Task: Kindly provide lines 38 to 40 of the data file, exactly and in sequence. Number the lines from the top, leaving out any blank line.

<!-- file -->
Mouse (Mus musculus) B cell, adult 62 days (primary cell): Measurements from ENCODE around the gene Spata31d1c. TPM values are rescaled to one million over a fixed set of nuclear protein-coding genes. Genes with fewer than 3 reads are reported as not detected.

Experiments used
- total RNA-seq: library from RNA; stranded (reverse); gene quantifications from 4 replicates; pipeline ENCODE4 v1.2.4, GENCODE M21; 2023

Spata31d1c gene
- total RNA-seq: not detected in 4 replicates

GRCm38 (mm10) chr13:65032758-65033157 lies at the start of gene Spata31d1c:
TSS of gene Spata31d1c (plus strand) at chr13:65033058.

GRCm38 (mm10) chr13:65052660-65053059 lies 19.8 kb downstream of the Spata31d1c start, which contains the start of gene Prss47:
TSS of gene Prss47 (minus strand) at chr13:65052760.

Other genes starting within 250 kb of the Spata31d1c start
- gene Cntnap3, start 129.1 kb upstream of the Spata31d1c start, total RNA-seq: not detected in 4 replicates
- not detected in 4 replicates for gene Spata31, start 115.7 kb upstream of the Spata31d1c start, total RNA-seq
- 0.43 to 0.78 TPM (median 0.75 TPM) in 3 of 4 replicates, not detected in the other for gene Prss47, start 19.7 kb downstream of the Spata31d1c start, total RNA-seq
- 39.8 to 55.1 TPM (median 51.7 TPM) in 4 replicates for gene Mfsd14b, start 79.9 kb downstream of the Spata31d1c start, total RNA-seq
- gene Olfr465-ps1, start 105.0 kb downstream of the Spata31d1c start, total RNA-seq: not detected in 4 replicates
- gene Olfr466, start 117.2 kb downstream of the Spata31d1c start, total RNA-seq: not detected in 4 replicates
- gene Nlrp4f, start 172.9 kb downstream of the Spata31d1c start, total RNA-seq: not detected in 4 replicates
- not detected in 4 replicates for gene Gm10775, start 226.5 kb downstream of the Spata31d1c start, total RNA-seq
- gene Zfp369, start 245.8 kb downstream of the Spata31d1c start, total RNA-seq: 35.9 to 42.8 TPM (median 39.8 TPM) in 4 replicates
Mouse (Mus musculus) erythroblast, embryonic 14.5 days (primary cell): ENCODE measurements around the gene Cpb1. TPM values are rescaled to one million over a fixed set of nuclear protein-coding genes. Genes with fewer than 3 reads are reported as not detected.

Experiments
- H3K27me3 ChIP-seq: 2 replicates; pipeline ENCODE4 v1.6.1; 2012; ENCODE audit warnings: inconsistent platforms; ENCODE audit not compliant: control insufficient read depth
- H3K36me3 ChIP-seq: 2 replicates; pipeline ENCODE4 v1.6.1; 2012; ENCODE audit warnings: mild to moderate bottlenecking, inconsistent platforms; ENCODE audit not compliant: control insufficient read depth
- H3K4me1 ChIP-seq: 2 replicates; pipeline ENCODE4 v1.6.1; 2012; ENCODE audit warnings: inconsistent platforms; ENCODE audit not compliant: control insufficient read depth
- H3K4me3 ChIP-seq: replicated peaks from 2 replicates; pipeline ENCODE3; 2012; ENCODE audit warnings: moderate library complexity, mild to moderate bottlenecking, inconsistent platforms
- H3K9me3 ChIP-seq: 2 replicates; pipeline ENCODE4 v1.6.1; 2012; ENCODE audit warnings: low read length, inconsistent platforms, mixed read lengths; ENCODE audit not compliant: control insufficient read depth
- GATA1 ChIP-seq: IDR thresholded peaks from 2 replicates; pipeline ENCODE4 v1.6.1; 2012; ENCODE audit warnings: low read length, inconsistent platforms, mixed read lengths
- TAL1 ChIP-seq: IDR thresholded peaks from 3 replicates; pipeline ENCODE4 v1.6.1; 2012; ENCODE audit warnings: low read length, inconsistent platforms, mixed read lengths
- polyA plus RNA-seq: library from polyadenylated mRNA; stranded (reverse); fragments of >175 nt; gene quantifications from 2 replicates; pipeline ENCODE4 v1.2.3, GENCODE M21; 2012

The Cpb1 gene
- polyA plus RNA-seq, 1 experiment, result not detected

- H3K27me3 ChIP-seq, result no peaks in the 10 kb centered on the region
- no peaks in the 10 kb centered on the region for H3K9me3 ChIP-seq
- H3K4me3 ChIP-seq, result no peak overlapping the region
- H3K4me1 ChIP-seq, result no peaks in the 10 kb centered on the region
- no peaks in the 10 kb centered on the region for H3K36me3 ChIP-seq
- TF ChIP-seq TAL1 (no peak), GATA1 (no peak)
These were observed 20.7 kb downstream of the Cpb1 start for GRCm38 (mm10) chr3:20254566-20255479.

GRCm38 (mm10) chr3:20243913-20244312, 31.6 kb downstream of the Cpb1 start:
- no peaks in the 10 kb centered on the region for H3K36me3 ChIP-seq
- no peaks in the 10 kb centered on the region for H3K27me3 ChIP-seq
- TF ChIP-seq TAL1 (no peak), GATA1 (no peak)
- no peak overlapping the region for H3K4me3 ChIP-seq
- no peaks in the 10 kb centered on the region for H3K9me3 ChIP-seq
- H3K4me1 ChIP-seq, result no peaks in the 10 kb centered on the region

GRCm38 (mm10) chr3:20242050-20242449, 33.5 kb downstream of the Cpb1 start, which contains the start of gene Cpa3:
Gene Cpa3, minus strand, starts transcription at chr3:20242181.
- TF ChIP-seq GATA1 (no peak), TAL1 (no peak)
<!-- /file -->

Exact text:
These were observed 20.7 kb downstream of the Cpb1 start for GRCm38 (mm10) chr3:20254566-20255479.

GRCm38 (mm10) chr3:20243913-20244312, 31.6 kb downstream of the Cpb1 start:
- no peaks in the 10 kb centered on the region for H3K36me3 ChIP-seq